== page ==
Prehospital Pediatric Emergency Training Using Augmented Reality Simulation: A Prospective, Mixed Methods Study. Prehospital emergency care Friedman, N., Zuniga-Hernandez, M., Titzler, J., Suen, M. Y., Wang, E., Rosales, O., Graham, J., D'Souza, P., Menendez, M., Caruso, T. J. 2023: 1-18


ObjectivePediatric emergencies are high-stakes yet low-volume clinical encounters for emergency medical services (EMS) clinicians, necessitating innovative approaches to training. We sought to explore the acceptability, usability, and ergonomics of a novel augmented reality (AR) software for EMS crisis management training.MethodsThis was a prospective, mixed-methods study employing qualitative and quantitative analyses. We enrolled emergency medical technicians (EMTs) and paramedics at a municipal fire service in Northern California. We ran the Chariot Augmented Reality Medical simulation software (#details_redacted_for_peer_review) on the ML1 headset (Magic Leap, Inc., Plantation, FL), which enabled participants to view an AR image of a patient overlaid with real-world training objects. Participants completed a simulation of a pediatric hypoglycemia-induced seizure and cardiac arrest. Participants subsequently engaged in structured focus group interviews assessing acceptability, which we coded and thematically analyzed. We evaluated the usability of the AR system and ergonomics of the ML1 headset using previously validated scales, and we analyzed findings with descriptive statistics.ResultsTwenty-two EMS clinicians participated. We categorized focus group interview statements into seven domains after an iterative thematic analysis: general appraisal, realism, learning efficacy, mixed reality feasibility, technology acceptance, software optimization, and alternate use cases. Participants valued the realism and the mixed reality functionality of the training simulation. They reported that AR could be effective for practicing pediatric clinical algorithms and task prioritization, building verbal communication skills, and promoting stress indoctrination. However, participants also noted challenges with integrating AR images with real-world objects, the learning curve required to adapt to the technology, and areas for software improvement. Participants favorably evaluated the ease of use of the technology and comfortability of wearing the hardware; however, most participants reported that they would need technical support.ConclusionParticipants positively evaluated the acceptability, usability, and ergonomics of an AR simulator for pediatric emergency management training, and participants identified current technological limitations and areas for improvement. AR simulation may serve as an effective training adjunct for prehospital clinicians.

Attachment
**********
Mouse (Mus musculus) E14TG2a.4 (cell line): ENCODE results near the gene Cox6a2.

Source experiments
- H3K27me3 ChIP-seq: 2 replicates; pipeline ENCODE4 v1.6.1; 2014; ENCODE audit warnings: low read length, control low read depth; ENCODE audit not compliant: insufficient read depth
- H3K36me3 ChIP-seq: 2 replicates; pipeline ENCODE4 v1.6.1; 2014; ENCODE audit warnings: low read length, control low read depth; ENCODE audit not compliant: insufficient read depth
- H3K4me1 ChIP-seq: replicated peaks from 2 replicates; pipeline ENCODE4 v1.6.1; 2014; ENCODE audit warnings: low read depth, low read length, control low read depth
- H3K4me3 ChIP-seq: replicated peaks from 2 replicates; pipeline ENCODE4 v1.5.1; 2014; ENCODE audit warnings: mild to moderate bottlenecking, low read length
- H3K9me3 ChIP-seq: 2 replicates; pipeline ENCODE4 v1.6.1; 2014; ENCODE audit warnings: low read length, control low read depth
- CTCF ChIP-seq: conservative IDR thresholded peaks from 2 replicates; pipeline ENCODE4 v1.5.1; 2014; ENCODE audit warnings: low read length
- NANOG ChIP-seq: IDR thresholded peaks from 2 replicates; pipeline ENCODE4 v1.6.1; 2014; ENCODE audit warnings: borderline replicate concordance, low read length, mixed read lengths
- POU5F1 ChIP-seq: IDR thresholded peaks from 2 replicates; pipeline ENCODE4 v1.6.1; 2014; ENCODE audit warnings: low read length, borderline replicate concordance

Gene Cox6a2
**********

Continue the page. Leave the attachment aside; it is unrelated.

View details for DOI 10.1080/10903127.2023.2224876

View details for PubMedID 37318845